A ’70s song by the late singer Jim Croce begins, “If I could save time in a
bottle…” And when it comes to atomic clocks-those ultra-precise standard-keepers to
which other precision timekeeping devices are setósome do just that. Atoms of an
element are often held in a glass vacuum chamber whose walls are coated to prevent the
atoms’ collision with the walls from altering their internal compositions. Inevitably,
however, such collisions still distort the atoms and make them ‘tick’ differently,
causing the clocks to run fast or slow.

Now a team of physicists and engineers at NASA’s Jet Propulsion Laboratory,
Pasadena, Calif., has developed an improved way to release the time genie from its
bottle, so to speak. Building upon more than a decade of work on a frequency standard
called the linear ion trap, the JPL Frequency Standards Laboratory team has developed
and installed a new trapped ion atomic clock for the U.S. Naval Observatory in
Washington that essentially eliminates these walls. These recent JPL innovations are
expected to provide 20 times improved stability over previous trapped ion clocks. The
result is a clock that’s effective stability is equivalent to about one minute in 10 billion
yearsóthe approximate age of the universe.

The instrument, based on mercury ions, will be measured with a large ensemble
of atomic clocks operated to form a very stable, continuous timescale at the U.S. Naval
Observatory, which serves as the center of all U.S. Department of Defense timekeeping
and supports the needs of the Global Positioning System, or GPS. During this
evaluation, the ion clock will also be used as a frequency reference for transcontinental
time and frequency transfer comparisons to be performed between the Observatory and
the only other ion clock of its kind, located at JPL.

“These trapped ion atomic clocks are designed for long-term stability,
continuous operation and high reliability,” said Dr. Robert Tjoelker, supervisor of
JPL’s Frequency and Timing Advanced Instrumentation Development Group. “Long-
term timekeeping is an ideal application for the technology.”

In the linear ion trap frequency standard, mercury ions–atoms with an electron
removed– collide not with a wall but with an applied electric force field. The field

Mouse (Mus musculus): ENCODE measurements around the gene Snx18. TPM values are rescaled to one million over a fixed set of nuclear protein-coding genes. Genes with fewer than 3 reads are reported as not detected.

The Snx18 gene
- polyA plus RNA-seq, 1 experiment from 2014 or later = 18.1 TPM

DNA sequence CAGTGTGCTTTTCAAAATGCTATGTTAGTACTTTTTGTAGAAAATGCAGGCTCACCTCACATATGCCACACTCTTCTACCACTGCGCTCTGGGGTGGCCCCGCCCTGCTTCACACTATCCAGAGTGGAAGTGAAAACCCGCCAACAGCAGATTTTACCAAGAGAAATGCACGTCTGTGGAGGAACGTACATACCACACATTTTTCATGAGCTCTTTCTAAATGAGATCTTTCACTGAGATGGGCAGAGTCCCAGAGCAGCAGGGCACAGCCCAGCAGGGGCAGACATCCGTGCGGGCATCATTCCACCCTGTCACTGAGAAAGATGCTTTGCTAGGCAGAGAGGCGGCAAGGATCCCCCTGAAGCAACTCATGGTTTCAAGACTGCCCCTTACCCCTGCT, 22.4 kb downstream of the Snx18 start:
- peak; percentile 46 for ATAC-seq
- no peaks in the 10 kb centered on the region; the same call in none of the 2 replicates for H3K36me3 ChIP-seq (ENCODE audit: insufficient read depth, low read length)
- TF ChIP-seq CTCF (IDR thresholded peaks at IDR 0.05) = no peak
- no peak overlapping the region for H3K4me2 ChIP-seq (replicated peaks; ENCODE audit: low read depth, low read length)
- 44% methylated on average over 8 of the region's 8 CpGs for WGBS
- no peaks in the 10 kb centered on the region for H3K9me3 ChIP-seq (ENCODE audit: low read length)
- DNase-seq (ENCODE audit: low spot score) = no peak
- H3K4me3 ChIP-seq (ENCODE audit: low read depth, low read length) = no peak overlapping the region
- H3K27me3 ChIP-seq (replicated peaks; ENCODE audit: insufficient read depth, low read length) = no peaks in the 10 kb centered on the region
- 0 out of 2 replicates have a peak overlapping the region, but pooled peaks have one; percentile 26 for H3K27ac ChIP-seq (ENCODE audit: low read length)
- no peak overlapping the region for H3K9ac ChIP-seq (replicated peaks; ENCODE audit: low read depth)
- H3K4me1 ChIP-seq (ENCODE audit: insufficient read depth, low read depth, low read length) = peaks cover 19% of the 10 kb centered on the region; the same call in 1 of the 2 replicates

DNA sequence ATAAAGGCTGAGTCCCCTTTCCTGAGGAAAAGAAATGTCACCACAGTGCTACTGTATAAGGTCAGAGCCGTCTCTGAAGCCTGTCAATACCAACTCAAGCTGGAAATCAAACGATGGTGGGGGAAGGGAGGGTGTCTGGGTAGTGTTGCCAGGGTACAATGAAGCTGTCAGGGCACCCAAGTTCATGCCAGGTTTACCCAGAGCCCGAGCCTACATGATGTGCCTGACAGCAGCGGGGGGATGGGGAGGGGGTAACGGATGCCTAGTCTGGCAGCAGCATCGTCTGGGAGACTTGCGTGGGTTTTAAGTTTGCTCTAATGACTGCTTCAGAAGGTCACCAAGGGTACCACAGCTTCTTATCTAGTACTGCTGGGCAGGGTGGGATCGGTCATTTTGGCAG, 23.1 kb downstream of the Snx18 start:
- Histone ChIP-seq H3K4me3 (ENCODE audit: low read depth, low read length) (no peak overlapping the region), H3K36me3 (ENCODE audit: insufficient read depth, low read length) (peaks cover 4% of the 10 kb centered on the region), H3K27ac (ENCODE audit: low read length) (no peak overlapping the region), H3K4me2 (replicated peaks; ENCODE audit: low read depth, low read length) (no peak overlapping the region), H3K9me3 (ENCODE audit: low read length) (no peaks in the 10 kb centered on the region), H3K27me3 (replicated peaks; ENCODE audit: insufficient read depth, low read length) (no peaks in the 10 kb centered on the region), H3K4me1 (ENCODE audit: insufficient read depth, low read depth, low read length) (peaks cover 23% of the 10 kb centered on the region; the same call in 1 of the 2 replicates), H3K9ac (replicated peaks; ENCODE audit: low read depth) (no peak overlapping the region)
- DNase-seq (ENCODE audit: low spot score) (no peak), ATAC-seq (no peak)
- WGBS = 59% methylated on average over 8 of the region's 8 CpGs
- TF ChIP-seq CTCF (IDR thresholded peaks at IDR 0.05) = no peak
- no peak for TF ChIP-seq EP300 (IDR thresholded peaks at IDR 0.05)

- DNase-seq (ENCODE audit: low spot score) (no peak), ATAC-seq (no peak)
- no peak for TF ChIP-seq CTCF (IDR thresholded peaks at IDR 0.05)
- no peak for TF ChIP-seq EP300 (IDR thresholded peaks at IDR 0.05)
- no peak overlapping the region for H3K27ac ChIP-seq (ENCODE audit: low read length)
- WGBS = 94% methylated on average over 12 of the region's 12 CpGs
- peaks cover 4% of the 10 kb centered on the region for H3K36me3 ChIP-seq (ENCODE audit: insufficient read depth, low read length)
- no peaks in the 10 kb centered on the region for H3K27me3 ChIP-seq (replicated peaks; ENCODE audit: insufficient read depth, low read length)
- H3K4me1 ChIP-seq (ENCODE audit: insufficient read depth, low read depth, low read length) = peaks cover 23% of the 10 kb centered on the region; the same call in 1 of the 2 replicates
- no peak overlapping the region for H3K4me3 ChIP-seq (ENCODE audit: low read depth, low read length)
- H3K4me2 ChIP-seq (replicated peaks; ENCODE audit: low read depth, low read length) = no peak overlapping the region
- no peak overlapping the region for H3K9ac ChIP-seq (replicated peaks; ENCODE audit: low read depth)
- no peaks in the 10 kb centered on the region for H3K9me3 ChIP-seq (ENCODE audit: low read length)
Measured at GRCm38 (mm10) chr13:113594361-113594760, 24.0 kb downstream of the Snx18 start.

completely surrounds the ions, forming a container called an ion trap. “Atomic ions
colliding with this sort of ‘wall’ are disturbed about 10,000 times less than in glass cell-
based atomic clocks,” said Dr. John Prestage of the JPL Quantum Sciences and
Technology Group. Because the mercury ions have a positive charge, they can be held
with oscillating electric fields in a container produced with metallic electrodes inside an
ultra-high vacuum system, and made into a clock.

Like all clocks, atomic clocks measure frequency of a recurring event to keep
time. A wonder of quantum mechanics that govern the world of atoms is that every
isolated atom in the universe is exactly the same as every other atom of the same
element and containing the same number of neutrons. Atomic clocks have unique
measurement capability because every atom or ion in the clock is quantum-
mechanically identical to every other one. Therefore, by measuring the transition of
atoms as they move back and forth between two energy levels, atomic clocks provide
an absolute reference for frequency and time. Their success is such that time and
frequency are today measured with far higher accuracy than any other physical

One use of the time scale maintained at the U.S. Naval Observatory is to
monitor onboard GPS space clocks and reset them periodically to keep the GPS radio
navigation system working so well. These onboard clocks aren’t as accurate as the
ground clock ensemble maintained at the Observatory.

NASA uses atomic clocks to provide reliable and consistent navigation for
interplanetary space travel, where fractional disparities in clock tick rates can
dramatically affect the navigation of spacecraft. Trapped ion clock technology
currently operates in NASA’s Deep Space Network and is also being developed for
small, low-mass and low-power space flight applications.

The U.S. Naval Observatory performs an essential scientific role for the United
States, Navy and Department of Defense. Its mission includes determining positions
and motions of the Earth, Sun, Moon, planets, stars and other celestial objects,
providing astronomical data; determining precise time; measuring Earth’s rotation; and
maintaining the Master Clock for the U.S. Department of Defense. Observatory
astronomers formulate the theories and conduct the relevant research necessary to
improve these mission goals. This astronomical and timing data, essential for accurate
navigation and support of communications on Earth and in space, is vital to the Navy
and Department of Defense and is used extensively by other government agencies and
the public at large.

JPL is NASA’s lead center for frequency and time and is responsible for
technology development, generation, and distribution of ultra-stable reference
frequencies and synchronized timing signals for the Deep Space Network. NASA’s
Office of Space Flight, Washington, D.C., supports JPL’s linear ion trap frequency
standard research.

JPL is a division of the California Institute of Technology in Pasadena.